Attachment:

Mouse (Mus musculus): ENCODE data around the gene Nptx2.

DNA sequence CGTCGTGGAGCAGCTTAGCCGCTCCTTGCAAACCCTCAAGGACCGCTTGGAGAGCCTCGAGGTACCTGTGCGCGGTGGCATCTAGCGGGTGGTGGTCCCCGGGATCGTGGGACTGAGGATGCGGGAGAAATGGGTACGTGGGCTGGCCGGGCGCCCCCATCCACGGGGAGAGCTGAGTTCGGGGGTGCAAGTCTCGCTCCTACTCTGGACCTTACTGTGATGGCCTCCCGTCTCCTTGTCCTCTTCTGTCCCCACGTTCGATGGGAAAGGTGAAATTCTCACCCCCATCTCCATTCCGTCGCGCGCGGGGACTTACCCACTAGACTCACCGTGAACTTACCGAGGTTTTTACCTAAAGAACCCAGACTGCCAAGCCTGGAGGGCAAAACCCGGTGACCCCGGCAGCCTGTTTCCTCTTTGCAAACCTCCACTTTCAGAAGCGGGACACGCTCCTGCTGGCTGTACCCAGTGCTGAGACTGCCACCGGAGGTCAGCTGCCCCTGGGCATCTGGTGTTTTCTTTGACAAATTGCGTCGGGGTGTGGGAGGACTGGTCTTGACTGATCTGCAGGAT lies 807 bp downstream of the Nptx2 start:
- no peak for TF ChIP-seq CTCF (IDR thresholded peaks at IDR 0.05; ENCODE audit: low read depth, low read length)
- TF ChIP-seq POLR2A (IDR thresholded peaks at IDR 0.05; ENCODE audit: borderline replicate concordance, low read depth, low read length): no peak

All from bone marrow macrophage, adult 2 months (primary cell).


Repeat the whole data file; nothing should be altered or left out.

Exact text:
Mouse (Mus musculus): ENCODE data around the gene Nptx2.

DNA sequence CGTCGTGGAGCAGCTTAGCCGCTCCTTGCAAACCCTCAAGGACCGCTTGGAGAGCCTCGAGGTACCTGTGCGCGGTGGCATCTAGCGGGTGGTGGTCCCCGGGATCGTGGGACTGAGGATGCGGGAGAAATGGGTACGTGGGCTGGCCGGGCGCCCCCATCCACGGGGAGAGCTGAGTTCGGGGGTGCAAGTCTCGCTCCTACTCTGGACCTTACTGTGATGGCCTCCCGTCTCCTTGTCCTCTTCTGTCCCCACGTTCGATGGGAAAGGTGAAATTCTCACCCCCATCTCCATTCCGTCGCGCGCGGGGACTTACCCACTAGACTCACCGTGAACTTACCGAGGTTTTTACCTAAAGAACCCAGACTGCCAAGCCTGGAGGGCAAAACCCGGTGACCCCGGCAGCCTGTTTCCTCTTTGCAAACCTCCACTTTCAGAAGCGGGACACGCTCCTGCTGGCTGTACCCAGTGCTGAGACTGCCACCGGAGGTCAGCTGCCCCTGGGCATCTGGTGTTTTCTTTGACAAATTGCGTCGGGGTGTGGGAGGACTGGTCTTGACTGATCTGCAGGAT lies 807 bp downstream of the Nptx2 start:
- no peak for TF ChIP-seq CTCF (IDR thresholded peaks at IDR 0.05; ENCODE audit: low read depth, low read length)
- TF ChIP-seq POLR2A (IDR thresholded peaks at IDR 0.05; ENCODE audit: borderline replicate concordance, low read depth, low read length): no peak

All from bone marrow macrophage, adult 2 months (primary cell).